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Chinese science fiction has always been political

For anyone who's curious to learn more about The Gilded Age: China 2013, the political novel we blogged about the other day, there's a fantastic new essay about it in Foreign Policy. Xujun Eberlein explains more of what makes this novel so subversive, but also provides a history of political science fiction in China, going back to 1904's The Moon Colony, in which an anti-Qing Dynasty scholar flees to the Moon, and 1932's Cat Country, a novel about cats living on Mars by legendary satirist Lao She. Really fascinating stuff. [Foreign Policy]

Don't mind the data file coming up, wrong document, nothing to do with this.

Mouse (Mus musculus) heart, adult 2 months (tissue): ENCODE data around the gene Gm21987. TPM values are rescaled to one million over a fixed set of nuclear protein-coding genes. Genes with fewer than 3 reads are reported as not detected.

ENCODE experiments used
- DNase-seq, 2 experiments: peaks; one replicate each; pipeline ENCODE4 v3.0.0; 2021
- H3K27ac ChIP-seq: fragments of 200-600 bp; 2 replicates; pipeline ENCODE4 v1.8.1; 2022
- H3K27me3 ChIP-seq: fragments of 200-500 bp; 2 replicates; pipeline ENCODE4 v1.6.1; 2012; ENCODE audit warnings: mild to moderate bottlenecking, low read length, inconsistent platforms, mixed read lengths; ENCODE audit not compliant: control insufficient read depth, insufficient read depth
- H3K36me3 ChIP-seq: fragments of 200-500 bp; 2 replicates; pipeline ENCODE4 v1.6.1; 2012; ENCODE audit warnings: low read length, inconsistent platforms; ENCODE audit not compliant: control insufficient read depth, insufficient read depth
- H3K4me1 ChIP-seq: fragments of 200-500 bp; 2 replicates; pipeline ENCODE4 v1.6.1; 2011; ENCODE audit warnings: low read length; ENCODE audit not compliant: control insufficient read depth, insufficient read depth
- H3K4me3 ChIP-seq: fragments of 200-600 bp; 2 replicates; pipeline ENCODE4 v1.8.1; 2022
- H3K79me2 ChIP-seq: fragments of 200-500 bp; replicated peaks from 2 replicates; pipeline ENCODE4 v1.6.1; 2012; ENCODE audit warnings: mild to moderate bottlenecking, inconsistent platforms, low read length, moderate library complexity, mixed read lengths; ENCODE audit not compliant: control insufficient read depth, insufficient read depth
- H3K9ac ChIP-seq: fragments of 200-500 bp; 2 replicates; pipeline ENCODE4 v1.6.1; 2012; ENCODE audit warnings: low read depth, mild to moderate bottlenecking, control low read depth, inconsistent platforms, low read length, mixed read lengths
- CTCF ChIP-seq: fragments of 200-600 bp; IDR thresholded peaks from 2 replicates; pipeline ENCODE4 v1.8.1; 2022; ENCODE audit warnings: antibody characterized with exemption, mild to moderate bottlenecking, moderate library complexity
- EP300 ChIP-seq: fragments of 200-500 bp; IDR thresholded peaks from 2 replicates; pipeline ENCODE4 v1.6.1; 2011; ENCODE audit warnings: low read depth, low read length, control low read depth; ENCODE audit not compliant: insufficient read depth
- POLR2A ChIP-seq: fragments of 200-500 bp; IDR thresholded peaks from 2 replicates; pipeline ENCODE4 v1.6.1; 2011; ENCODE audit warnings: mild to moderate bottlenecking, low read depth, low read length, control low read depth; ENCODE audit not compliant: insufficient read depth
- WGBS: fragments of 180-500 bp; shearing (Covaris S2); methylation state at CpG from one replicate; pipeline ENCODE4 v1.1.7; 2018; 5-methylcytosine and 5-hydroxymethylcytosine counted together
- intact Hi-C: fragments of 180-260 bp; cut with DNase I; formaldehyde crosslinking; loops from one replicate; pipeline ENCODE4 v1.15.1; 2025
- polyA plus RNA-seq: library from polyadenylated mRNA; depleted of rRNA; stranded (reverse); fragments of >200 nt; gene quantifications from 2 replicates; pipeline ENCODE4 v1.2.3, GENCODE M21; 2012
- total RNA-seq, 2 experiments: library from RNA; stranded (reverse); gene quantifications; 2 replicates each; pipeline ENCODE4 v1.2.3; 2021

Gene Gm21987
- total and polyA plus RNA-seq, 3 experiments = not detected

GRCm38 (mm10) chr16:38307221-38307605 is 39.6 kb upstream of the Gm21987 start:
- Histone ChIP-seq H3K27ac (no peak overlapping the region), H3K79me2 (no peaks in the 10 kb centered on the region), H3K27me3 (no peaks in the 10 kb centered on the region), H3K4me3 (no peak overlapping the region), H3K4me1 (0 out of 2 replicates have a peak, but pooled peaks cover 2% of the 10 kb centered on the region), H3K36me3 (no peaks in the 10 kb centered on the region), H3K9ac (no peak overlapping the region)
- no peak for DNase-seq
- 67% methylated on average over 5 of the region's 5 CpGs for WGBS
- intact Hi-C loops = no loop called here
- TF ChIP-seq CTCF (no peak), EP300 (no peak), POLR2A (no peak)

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The latest issue of Coilhouse magazine has an amazing article by Jess Nevins on the pulp genre fiction of China in the late 19th and early 20th Century.

Disclaimer: my housemate is in fact one of Coilhouse's editors. Still, a great periodical for lovers of fringe culture. This same issue has interviews with Neil Gaiman and Clive Barker as well as excerpts from Wil Wheaton's memoirs.